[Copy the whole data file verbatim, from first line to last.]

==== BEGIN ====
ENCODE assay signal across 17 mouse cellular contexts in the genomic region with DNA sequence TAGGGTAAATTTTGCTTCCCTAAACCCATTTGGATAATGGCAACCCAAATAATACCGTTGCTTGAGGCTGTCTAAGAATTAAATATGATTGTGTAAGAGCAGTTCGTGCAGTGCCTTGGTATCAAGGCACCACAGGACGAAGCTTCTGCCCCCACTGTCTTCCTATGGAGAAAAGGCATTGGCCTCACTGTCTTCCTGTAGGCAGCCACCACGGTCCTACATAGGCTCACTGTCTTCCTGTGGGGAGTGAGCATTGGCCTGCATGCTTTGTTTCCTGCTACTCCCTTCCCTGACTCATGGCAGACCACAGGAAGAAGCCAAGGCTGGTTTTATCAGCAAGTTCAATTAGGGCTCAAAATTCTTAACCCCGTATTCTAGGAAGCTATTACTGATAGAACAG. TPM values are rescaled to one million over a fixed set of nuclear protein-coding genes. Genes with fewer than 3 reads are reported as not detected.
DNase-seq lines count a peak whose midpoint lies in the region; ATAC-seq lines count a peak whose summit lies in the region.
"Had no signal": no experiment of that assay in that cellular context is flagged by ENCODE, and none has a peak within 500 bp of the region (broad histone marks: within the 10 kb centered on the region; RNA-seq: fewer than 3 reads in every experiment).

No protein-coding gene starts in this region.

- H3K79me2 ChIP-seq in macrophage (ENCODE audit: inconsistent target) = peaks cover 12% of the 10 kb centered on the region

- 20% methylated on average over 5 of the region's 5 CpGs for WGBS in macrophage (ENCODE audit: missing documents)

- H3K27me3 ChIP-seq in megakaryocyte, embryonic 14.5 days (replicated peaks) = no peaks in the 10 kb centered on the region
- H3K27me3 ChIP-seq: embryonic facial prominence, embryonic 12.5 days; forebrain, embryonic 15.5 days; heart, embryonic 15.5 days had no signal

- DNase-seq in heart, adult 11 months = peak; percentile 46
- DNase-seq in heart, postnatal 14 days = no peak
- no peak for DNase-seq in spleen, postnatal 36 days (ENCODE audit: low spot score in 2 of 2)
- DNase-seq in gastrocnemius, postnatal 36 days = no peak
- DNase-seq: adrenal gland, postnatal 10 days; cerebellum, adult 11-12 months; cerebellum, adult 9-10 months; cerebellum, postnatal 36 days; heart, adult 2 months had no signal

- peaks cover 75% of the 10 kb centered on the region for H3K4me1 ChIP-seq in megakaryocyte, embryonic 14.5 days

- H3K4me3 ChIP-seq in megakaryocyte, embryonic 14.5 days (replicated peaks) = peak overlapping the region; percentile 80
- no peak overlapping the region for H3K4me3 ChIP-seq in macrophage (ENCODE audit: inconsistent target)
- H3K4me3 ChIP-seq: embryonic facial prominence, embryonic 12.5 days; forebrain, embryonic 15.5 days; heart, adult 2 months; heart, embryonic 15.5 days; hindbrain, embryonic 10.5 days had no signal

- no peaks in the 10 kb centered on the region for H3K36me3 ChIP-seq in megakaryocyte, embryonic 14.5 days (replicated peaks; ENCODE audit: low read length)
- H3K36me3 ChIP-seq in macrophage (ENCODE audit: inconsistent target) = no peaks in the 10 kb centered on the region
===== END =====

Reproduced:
ENCODE assay signal across 17 mouse cellular contexts in the genomic region with DNA sequence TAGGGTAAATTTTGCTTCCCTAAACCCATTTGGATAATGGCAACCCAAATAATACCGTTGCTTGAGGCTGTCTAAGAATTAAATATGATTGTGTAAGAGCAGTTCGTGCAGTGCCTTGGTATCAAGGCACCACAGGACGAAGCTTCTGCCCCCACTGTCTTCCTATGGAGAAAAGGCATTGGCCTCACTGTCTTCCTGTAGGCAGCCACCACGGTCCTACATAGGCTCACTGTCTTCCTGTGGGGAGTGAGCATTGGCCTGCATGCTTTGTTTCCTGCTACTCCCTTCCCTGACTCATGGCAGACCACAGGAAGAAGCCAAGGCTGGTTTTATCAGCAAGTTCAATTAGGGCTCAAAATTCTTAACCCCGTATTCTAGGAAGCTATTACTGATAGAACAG. TPM values are rescaled to one million over a fixed set of nuclear protein-coding genes. Genes with fewer than 3 reads are reported as not detected.
DNase-seq lines count a peak whose midpoint lies in the region; ATAC-seq lines count a peak whose summit lies in the region.
"Had no signal": no experiment of that assay in that cellular context is flagged by ENCODE, and none has a peak within 500 bp of the region (broad histone marks: within the 10 kb centered on the region; RNA-seq: fewer than 3 reads in every experiment).

No protein-coding gene starts in this region.

- H3K79me2 ChIP-seq in macrophage (ENCODE audit: inconsistent target) = peaks cover 12% of the 10 kb centered on the region

- 20% methylated on average over 5 of the region's 5 CpGs for WGBS in macrophage (ENCODE audit: missing documents)

- H3K27me3 ChIP-seq in megakaryocyte, embryonic 14.5 days (replicated peaks) = no peaks in the 10 kb centered on the region
- H3K27me3 ChIP-seq: embryonic facial prominence, embryonic 12.5 days; forebrain, embryonic 15.5 days; heart, embryonic 15.5 days had no signal

- DNase-seq in heart, adult 11 months = peak; percentile 46
- DNase-seq in heart, postnatal 14 days = no peak
- no peak for DNase-seq in spleen, postnatal 36 days (ENCODE audit: low spot score in 2 of 2)
- DNase-seq in gastrocnemius, postnatal 36 days = no peak
- DNase-seq: adrenal gland, postnatal 10 days; cerebellum, adult 11-12 months; cerebellum, adult 9-10 months; cerebellum, postnatal 36 days; heart, adult 2 months had no signal

- peaks cover 75% of the 10 kb centered on the region for H3K4me1 ChIP-seq in megakaryocyte, embryonic 14.5 days

- H3K4me3 ChIP-seq in megakaryocyte, embryonic 14.5 days (replicated peaks) = peak overlapping the region; percentile 80
- no peak overlapping the region for H3K4me3 ChIP-seq in macrophage (ENCODE audit: inconsistent target)
- H3K4me3 ChIP-seq: embryonic facial prominence, embryonic 12.5 days; forebrain, embryonic 15.5 days; heart, adult 2 months; heart, embryonic 15.5 days; hindbrain, embryonic 10.5 days had no signal

- no peaks in the 10 kb centered on the region for H3K36me3 ChIP-seq in megakaryocyte, embryonic 14.5 days (replicated peaks; ENCODE audit: low read length)
- H3K36me3 ChIP-seq in macrophage (ENCODE audit: inconsistent target) = no peaks in the 10 kb centered on the region